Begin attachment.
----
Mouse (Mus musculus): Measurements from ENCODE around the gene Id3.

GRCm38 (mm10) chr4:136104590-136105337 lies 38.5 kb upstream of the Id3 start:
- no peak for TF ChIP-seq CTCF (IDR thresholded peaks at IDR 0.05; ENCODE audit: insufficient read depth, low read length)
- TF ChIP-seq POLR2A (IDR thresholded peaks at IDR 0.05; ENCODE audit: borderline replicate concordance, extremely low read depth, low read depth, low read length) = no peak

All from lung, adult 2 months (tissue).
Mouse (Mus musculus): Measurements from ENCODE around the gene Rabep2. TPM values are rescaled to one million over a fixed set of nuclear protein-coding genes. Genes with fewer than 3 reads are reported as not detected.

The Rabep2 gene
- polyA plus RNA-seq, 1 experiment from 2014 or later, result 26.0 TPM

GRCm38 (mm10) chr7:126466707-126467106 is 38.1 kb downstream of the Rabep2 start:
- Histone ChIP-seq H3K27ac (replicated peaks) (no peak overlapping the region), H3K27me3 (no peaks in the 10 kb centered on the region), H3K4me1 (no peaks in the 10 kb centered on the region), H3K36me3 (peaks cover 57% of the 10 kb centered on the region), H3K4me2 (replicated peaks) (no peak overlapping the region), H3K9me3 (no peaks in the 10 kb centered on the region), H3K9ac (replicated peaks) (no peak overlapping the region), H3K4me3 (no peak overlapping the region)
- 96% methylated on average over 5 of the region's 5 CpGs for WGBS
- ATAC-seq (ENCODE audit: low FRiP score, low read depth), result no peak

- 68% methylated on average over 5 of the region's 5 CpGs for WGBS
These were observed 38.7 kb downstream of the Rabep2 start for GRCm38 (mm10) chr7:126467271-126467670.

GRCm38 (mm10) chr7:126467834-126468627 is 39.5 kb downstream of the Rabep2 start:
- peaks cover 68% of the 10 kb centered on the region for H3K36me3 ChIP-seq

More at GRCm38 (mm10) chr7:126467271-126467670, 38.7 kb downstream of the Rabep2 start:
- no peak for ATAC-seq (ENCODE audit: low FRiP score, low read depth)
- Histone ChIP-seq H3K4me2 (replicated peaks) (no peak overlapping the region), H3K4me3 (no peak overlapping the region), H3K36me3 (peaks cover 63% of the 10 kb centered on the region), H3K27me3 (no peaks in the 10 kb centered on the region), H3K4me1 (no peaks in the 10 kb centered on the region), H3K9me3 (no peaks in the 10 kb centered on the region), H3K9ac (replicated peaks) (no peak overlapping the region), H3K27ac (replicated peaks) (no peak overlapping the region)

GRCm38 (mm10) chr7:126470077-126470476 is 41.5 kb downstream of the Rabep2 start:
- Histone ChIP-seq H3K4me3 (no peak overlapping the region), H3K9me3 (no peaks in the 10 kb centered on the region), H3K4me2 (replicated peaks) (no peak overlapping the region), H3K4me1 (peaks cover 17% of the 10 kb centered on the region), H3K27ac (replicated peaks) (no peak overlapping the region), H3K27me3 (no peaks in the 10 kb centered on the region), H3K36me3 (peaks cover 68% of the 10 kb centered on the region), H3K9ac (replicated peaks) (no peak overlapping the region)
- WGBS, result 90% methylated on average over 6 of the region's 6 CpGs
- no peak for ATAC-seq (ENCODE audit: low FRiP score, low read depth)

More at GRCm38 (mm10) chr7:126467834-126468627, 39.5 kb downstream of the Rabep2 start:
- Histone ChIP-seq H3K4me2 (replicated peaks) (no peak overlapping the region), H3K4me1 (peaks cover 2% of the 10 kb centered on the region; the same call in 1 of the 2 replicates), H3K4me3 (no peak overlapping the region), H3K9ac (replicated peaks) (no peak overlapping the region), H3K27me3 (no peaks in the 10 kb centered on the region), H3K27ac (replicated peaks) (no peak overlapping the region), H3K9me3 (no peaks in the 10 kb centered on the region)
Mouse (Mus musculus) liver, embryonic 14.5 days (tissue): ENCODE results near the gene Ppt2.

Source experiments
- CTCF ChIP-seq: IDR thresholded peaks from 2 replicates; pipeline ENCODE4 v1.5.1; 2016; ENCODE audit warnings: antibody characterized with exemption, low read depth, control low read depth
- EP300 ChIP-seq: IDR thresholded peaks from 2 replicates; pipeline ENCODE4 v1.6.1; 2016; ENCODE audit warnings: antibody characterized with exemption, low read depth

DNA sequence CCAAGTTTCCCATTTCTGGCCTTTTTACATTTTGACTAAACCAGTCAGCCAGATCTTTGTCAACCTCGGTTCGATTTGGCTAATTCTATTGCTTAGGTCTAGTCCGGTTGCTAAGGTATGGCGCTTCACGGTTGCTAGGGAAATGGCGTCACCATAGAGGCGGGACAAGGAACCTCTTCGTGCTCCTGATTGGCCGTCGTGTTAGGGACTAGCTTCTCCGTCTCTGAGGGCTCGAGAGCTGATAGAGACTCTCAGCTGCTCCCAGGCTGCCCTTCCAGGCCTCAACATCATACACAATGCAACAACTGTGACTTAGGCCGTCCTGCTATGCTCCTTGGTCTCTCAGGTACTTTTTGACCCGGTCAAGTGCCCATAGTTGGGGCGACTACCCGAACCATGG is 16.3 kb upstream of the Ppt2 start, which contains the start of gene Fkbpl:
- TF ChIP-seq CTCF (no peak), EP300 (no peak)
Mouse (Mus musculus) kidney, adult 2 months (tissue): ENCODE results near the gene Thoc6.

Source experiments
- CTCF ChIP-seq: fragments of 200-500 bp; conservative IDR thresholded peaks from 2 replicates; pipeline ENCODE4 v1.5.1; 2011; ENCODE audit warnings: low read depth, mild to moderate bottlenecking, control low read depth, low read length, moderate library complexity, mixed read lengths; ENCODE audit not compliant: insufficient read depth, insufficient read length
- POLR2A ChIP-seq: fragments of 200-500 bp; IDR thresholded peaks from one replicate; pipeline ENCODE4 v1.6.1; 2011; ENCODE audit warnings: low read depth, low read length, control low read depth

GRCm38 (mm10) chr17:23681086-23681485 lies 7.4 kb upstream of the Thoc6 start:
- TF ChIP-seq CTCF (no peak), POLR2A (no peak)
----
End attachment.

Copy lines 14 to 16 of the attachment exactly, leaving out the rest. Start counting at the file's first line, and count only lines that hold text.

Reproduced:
These were observed 38.7 kb downstream of the Rabep2 start for GRCm38 (mm10) chr7:126467271-126467670.

GRCm38 (mm10) chr7:126467834-126468627 is 39.5 kb downstream of the Rabep2 start:
- peaks cover 68% of the 10 kb centered on the region for H3K36me3 ChIP-seq